Editor’s note: This story was originally filed in April during the spring semester.
(Columbia, S.C.) – Many essential workers continued to provide important services during the COVID-19 pandemic, while much of society remained in isolation to prevent the spread of the virus.
Perhaps, no group has been more affected by the pandemic than healthcare workers.
At the Prisma Health Baptist Hospital in Columbia, the staff has been working to keep employees safe while taking care of patients battling the virus.
Andrea Schuster currently works at Prisma Health as a sight manager, working to ensure that employees maintain safety measures when entering rooms with COVID-19 patients.
Her job is to make sure people wear the proper equipment and know how to put on and take off clothing safely.
“All equipment, for example, that goes in the room, X-ray machines or anything, they have to be cleaned inside the room,” said Schuster.
She said Prisma Health has all the necessary equipment needed to help patients fight the virus effectively.
“Actually, Prisma Health bought some units now where they can decontaminate N95 (masks). Those are the respirators that will not let the virus through,” said Schuster. “We can use them again should we run out, so that’s like an emergency stockpile.”
Darryl Jackson, a nurse technician at Prisma Health, said people have donated masks, which is a way people can help.
Hospital staff are required to wear masks, stay 6 feet away from each other and wash their hands frequently, which allows employees to work safely on different floors, whenever and wherever they are needed.
When employees come into work at the hospital, each person has their temperature taken and is handed a surgical mask that is worn throughout their entire shift.
In non-clinical areas, employees can bring their own masks from home.
Jackson said the only time he takes off his mask is when he is on a long break away from staff and patients.
Registered nurse Ashley Graham said the hospital has brought a lot of the departments together, while closing some of them entirely.
“Some of them help out with carrying stuff and those types of things, making sure we are putting on our PPE (personal protective equipment) and taking it off properly,” said Graham.
Graham and Schuster said they are grateful to volunteers who have made adjustable headbands for the hospital staff to help make them feel more comfortable.
These headbands “have been personally comforting, because these masks are killing my ears,” said Graham.
Additionally, many healthcare workers are taking precautions to keep their families as safe as possible when they arrive home from a day at work.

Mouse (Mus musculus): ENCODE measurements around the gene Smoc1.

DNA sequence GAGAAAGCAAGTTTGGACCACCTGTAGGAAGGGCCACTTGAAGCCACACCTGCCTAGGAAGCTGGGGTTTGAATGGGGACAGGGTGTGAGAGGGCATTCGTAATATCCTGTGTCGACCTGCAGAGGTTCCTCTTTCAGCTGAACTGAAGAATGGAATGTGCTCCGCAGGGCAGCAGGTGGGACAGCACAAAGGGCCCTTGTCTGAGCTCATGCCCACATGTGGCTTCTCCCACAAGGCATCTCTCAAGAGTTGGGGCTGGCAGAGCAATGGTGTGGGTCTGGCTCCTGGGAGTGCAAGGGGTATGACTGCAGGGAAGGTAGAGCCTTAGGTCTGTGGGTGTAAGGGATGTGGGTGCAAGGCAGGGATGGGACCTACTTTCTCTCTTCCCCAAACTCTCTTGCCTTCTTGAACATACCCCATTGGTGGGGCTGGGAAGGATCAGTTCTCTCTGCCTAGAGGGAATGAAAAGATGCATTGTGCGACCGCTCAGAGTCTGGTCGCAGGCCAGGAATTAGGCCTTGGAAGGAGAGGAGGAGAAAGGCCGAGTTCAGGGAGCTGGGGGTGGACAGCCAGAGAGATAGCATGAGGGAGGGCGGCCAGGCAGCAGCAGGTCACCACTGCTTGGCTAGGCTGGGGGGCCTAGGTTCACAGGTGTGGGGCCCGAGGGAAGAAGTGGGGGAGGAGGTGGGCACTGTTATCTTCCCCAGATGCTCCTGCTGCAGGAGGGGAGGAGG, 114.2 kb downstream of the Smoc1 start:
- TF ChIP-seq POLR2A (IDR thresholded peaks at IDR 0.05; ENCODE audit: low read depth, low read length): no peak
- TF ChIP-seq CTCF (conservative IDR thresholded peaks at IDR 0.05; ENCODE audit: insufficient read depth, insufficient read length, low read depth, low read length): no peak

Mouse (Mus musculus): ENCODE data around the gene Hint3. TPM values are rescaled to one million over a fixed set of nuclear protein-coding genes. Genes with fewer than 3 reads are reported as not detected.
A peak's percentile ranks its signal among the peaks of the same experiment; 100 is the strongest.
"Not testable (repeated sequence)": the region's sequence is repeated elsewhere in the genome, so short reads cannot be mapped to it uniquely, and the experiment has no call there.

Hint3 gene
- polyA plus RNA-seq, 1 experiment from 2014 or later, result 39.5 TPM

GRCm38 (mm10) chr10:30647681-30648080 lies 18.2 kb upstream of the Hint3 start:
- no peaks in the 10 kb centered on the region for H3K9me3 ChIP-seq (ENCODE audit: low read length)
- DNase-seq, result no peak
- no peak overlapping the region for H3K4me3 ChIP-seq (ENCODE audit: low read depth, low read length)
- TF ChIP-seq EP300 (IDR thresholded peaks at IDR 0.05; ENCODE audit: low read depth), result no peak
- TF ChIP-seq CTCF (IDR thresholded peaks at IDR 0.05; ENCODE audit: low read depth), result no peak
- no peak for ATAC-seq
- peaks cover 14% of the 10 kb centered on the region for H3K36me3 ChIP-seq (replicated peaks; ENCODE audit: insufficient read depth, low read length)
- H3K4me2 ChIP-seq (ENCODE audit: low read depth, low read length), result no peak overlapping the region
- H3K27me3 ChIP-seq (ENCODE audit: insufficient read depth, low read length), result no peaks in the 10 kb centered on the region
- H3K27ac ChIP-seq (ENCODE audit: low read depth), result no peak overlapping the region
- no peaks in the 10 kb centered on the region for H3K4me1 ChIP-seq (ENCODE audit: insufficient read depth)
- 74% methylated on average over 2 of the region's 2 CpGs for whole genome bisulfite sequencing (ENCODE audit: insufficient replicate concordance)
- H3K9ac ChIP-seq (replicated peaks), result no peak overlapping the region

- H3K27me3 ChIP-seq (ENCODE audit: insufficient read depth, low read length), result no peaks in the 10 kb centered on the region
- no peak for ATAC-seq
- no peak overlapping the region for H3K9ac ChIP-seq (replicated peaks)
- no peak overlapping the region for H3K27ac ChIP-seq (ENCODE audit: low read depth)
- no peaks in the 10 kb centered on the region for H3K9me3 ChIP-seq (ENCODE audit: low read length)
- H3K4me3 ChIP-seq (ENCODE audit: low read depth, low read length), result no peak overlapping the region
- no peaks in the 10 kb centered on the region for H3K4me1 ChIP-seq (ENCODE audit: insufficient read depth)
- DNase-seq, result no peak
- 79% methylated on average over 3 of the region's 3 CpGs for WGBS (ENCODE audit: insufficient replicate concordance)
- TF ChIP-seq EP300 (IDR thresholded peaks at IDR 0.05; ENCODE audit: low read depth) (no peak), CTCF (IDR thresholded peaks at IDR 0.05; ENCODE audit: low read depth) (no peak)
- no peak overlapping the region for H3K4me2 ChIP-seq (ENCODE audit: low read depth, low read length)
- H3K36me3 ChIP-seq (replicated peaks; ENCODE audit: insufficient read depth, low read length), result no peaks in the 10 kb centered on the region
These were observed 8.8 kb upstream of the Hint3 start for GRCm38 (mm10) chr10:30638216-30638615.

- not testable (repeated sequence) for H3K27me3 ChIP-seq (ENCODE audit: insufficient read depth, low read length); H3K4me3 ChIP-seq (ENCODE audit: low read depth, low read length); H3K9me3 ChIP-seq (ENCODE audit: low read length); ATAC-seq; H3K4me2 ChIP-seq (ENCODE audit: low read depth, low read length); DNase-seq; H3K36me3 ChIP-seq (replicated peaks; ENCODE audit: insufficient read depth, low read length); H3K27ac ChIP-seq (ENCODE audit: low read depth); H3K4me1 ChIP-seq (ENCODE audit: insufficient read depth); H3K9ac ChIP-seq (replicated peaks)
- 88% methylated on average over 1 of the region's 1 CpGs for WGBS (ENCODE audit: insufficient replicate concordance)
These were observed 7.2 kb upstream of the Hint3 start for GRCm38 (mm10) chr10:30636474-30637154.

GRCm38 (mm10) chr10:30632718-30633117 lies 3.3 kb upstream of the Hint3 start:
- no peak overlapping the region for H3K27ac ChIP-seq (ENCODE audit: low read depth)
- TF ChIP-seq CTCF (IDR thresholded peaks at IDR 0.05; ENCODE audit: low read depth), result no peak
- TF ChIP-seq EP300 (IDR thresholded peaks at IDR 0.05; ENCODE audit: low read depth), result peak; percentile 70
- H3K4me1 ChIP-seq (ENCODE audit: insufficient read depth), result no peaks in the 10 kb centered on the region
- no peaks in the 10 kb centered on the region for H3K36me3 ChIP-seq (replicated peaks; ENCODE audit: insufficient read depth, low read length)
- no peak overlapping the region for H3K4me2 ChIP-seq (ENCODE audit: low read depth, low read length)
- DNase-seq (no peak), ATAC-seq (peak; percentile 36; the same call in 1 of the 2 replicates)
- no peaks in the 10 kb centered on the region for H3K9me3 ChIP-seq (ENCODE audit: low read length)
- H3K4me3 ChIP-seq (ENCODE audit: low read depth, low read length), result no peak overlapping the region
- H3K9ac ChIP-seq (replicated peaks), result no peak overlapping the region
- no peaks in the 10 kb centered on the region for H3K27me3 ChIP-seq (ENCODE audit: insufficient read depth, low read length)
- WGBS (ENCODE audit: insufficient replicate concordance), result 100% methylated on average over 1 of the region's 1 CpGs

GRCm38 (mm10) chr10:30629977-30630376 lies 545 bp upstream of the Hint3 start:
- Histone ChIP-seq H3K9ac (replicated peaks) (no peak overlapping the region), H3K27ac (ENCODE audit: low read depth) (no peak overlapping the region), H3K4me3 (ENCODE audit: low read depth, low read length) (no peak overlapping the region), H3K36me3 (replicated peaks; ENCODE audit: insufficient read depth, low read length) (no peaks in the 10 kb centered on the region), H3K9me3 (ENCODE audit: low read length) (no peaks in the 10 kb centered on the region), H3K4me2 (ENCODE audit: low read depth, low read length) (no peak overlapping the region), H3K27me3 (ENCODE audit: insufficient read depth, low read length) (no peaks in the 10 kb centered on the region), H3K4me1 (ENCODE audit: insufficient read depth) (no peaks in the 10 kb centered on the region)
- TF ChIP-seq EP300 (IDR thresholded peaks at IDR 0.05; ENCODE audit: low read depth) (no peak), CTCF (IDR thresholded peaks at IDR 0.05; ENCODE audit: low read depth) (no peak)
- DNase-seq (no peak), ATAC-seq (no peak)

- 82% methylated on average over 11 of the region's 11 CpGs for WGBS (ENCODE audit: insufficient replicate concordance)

Schuster said the first thing she does, when she gets home, is change out of her uniform in the garage and she doesn’t even take her shoes into the house.
“My uniform immediately goes in the washer and it gets laundered and then I directly go to the shower, because one of the best things to kill the virus is actually soap and water,” said Schuster.
“I take off everything before I enter my apartment. I bag it, shoes as well. Everything comes off,” said Jackson.
He said he throws the bag in the washer as soon as he gets home and then takes a shower.
Graham said she takes her shoes off and leaves them in her car and puts fresh shoes on.
“I have to go into my mudroom through my back door and I take all my scrubs off there and just go directly into the shower,” said Graham.
Schuster said she also keeps her distance from her the family and doesn’t allow visitors at the house.
Prisma Health employees also said their work has affected them mentally and physically.
Schuster said the whole situation is stressful, especially the visitation restrictions for the patients.
A person nearing the end of their life can only have one visitor and a person infected with the virus is not allowed any visitors at all.
“For me personally, that’s mentally challenging just knowing that nobody can come and actually see them,” said Schuster.
Jackson said his job is mentally draining, because of having to watch people succumb to the illness when there is nothing left that could be done.
Graham also said her job has been physically draining for her, because she has been working while pregnant.
“It’s just a little more exhausting than usual with the masks and the breathing with everything else going on,” said Graham. “But really I haven’t had to do a lot in those (COVID-19) rooms, just because I am high risk due to the pregnancy.”